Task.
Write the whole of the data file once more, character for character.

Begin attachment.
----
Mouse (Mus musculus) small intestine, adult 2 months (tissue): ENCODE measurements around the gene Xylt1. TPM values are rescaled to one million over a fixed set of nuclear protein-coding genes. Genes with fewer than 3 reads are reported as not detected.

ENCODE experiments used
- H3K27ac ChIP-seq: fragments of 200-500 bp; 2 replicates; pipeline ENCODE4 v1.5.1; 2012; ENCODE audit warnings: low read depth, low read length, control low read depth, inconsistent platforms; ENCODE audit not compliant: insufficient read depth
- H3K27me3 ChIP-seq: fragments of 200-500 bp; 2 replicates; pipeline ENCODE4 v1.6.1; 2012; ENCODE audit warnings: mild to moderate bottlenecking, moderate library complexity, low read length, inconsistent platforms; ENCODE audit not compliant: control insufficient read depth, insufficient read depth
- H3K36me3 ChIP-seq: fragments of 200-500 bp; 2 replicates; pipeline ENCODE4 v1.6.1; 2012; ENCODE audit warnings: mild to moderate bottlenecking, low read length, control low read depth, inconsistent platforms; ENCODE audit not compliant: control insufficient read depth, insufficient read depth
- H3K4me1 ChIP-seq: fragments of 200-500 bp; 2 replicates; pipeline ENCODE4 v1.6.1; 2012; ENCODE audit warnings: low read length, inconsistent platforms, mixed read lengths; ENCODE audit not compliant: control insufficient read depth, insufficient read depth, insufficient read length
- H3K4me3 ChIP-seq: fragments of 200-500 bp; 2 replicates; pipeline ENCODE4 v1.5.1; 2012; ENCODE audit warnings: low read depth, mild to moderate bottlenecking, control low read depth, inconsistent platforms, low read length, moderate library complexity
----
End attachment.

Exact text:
Mouse (Mus musculus) small intestine, adult 2 months (tissue): ENCODE measurements around the gene Xylt1. TPM values are rescaled to one million over a fixed set of nuclear protein-coding genes. Genes with fewer than 3 reads are reported as not detected.

ENCODE experiments used
- H3K27ac ChIP-seq: fragments of 200-500 bp; 2 replicates; pipeline ENCODE4 v1.5.1; 2012; ENCODE audit warnings: low read depth, low read length, control low read depth, inconsistent platforms; ENCODE audit not compliant: insufficient read depth
- H3K27me3 ChIP-seq: fragments of 200-500 bp; 2 replicates; pipeline ENCODE4 v1.6.1; 2012; ENCODE audit warnings: mild to moderate bottlenecking, moderate library complexity, low read length, inconsistent platforms; ENCODE audit not compliant: control insufficient read depth, insufficient read depth
- H3K36me3 ChIP-seq: fragments of 200-500 bp; 2 replicates; pipeline ENCODE4 v1.6.1; 2012; ENCODE audit warnings: mild to moderate bottlenecking, low read length, control low read depth, inconsistent platforms; ENCODE audit not compliant: control insufficient read depth, insufficient read depth
- H3K4me1 ChIP-seq: fragments of 200-500 bp; 2 replicates; pipeline ENCODE4 v1.6.1; 2012; ENCODE audit warnings: low read length, inconsistent platforms, mixed read lengths; ENCODE audit not compliant: control insufficient read depth, insufficient read depth, insufficient read length
- H3K4me3 ChIP-seq: fragments of 200-500 bp; 2 replicates; pipeline ENCODE4 v1.5.1; 2012; ENCODE audit warnings: low read depth, mild to moderate bottlenecking, control low read depth, inconsistent platforms, low read length, moderate library complexity